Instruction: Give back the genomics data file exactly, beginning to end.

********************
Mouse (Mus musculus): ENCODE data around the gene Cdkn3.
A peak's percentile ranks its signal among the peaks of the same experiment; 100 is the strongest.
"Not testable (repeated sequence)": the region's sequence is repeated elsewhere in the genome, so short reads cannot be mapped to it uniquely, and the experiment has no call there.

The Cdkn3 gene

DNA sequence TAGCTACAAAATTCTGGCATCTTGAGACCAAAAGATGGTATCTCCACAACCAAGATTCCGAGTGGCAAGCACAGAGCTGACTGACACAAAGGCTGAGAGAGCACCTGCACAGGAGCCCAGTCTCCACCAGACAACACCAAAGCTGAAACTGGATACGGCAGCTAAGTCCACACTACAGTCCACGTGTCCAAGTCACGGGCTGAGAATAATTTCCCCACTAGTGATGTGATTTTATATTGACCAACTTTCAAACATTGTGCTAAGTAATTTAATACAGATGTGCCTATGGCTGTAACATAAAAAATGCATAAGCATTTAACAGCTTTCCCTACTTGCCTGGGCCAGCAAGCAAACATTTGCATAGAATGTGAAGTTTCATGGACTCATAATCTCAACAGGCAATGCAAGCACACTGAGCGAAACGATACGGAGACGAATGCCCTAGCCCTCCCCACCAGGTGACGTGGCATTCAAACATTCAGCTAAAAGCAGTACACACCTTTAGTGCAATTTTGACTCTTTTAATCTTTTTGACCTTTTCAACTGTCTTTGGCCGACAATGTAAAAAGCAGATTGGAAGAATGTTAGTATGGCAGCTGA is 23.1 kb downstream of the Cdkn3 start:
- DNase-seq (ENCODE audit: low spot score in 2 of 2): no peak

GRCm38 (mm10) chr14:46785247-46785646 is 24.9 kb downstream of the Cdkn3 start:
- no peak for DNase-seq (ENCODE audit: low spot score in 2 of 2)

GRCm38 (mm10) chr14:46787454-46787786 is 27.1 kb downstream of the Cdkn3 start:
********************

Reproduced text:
Mouse (Mus musculus): ENCODE data around the gene Cdkn3.
A peak's percentile ranks its signal among the peaks of the same experiment; 100 is the strongest.
"Not testable (repeated sequence)": the region's sequence is repeated elsewhere in the genome, so short reads cannot be mapped to it uniquely, and the experiment has no call there.

The Cdkn3 gene

DNA sequence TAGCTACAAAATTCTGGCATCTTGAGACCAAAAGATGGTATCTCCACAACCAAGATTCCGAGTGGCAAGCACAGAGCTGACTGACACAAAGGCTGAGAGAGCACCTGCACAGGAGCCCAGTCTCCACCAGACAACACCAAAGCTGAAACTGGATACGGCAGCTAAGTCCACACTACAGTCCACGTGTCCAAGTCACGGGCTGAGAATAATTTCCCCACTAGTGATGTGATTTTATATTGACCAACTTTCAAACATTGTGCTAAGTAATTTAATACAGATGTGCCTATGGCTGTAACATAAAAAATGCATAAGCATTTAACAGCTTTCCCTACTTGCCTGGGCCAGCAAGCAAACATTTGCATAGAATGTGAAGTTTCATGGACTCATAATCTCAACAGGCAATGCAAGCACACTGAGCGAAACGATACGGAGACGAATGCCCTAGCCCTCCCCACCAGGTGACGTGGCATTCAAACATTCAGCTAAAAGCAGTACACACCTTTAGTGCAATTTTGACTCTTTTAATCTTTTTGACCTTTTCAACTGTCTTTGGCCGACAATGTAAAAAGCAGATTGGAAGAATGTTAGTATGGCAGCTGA is 23.1 kb downstream of the Cdkn3 start:
- DNase-seq (ENCODE audit: low spot score in 2 of 2): no peak

GRCm38 (mm10) chr14:46785247-46785646 is 24.9 kb downstream of the Cdkn3 start:
- no peak for DNase-seq (ENCODE audit: low spot score in 2 of 2)

GRCm38 (mm10) chr14:46787454-46787786 is 27.1 kb downstream of the Cdkn3 start: